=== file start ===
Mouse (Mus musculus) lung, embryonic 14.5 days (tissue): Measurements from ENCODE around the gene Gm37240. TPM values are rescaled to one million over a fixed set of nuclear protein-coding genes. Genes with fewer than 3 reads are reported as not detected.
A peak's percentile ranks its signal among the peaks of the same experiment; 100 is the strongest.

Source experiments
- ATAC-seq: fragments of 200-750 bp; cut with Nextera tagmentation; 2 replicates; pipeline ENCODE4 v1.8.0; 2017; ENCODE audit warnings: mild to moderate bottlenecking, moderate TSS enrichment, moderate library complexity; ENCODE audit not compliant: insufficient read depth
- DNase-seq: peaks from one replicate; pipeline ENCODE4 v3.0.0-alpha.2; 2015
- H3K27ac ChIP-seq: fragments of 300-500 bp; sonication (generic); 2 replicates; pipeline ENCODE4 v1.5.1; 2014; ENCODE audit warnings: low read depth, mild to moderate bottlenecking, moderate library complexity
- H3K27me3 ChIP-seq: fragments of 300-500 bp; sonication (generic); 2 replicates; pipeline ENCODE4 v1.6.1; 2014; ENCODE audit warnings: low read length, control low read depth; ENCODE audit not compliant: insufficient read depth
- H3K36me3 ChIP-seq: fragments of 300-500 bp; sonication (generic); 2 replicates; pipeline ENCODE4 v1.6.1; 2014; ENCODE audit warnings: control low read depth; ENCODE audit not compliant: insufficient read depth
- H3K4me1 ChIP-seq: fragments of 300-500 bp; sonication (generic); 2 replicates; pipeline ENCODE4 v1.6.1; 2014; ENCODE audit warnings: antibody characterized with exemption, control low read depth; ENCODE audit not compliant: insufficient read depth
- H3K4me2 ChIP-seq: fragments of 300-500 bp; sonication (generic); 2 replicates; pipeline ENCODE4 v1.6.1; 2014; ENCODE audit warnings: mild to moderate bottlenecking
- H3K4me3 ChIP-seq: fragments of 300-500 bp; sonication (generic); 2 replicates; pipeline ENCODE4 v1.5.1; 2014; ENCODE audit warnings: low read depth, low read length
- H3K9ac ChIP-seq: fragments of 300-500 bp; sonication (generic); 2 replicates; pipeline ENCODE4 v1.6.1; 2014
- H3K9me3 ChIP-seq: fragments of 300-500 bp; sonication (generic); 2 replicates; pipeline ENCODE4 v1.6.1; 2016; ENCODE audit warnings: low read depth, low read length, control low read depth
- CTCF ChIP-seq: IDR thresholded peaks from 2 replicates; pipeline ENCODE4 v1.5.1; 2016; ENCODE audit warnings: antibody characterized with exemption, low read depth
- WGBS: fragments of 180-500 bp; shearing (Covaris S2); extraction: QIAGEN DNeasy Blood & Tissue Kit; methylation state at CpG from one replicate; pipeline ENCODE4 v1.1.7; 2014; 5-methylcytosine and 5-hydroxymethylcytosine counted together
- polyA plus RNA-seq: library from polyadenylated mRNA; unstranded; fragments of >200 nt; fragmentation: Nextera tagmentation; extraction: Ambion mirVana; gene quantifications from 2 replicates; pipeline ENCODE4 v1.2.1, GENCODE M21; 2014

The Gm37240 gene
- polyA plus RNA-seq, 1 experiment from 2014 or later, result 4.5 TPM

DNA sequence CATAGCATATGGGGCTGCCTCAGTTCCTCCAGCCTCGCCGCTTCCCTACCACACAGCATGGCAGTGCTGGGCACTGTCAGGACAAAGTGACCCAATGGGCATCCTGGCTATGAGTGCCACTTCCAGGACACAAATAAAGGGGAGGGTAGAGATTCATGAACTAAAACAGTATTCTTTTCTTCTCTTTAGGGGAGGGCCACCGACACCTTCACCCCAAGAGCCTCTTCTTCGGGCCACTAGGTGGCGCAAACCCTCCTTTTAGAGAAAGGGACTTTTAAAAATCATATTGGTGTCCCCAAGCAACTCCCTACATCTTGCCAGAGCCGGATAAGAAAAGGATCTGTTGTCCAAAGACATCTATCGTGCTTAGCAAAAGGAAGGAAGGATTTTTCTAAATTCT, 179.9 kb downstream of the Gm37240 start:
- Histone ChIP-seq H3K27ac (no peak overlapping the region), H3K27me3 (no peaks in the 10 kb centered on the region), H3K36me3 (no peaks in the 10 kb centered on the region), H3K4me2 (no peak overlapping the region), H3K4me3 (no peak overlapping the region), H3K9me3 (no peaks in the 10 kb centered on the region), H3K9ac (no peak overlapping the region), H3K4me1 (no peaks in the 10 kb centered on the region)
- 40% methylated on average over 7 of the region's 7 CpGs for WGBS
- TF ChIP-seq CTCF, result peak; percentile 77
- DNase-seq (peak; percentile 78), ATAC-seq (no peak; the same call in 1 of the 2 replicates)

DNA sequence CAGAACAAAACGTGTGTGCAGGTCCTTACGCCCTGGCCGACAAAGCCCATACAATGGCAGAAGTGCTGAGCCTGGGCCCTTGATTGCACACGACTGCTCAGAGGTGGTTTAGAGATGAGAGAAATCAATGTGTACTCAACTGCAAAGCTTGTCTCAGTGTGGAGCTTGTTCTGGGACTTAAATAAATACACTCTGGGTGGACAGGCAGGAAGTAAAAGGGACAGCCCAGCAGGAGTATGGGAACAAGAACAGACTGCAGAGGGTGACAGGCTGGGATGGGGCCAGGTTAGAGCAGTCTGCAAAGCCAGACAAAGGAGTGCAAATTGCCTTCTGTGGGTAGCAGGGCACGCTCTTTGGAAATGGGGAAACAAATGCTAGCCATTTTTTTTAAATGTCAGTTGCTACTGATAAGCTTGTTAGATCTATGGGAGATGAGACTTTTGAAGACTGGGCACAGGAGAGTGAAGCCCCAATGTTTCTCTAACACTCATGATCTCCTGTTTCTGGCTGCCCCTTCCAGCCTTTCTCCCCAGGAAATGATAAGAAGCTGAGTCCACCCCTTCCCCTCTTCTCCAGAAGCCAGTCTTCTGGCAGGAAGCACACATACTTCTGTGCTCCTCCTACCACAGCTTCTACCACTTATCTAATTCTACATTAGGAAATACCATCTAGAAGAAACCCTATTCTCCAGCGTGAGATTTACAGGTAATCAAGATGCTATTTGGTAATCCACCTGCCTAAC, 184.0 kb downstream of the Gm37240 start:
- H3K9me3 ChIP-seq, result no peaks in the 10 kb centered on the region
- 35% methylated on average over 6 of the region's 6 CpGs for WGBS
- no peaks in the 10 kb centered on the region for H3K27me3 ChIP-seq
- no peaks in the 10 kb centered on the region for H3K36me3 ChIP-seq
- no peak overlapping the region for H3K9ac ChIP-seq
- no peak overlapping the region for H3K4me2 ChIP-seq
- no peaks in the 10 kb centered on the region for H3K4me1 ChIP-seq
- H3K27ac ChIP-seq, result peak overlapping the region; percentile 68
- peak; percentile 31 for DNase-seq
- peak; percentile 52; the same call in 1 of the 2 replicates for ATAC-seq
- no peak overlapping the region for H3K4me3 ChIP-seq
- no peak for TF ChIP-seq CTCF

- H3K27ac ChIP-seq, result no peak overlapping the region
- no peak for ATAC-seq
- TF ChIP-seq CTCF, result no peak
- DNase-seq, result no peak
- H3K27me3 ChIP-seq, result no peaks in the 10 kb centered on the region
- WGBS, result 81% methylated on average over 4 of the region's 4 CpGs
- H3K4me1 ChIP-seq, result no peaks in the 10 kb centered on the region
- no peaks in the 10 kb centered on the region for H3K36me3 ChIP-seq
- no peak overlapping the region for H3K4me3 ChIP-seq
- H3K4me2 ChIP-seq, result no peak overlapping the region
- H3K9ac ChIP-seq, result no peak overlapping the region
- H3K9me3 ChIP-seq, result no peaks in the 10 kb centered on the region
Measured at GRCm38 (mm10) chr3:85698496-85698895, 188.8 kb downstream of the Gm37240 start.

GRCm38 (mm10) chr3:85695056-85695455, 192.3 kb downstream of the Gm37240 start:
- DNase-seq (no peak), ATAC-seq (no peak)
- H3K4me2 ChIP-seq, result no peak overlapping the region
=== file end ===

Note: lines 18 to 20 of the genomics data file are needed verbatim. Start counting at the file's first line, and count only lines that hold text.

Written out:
- polyA plus RNA-seq, 1 experiment from 2014 or later, result 4.5 TPM

DNA sequence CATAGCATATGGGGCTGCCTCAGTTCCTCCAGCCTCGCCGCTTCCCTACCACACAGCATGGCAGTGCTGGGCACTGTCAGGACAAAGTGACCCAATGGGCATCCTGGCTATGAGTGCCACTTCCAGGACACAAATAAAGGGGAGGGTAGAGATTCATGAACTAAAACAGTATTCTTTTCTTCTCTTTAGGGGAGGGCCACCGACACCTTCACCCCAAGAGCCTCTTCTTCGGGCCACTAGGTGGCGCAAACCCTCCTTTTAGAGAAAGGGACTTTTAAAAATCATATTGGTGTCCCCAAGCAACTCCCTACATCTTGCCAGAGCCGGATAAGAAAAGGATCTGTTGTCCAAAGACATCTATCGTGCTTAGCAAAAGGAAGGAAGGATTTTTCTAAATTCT, 179.9 kb downstream of the Gm37240 start:
- Histone ChIP-seq H3K27ac (no peak overlapping the region), H3K27me3 (no peaks in the 10 kb centered on the region), H3K36me3 (no peaks in the 10 kb centered on the region), H3K4me2 (no peak overlapping the region), H3K4me3 (no peak overlapping the region), H3K9me3 (no peaks in the 10 kb centered on the region), H3K9ac (no peak overlapping the region), H3K4me1 (no peaks in the 10 kb centered on the region)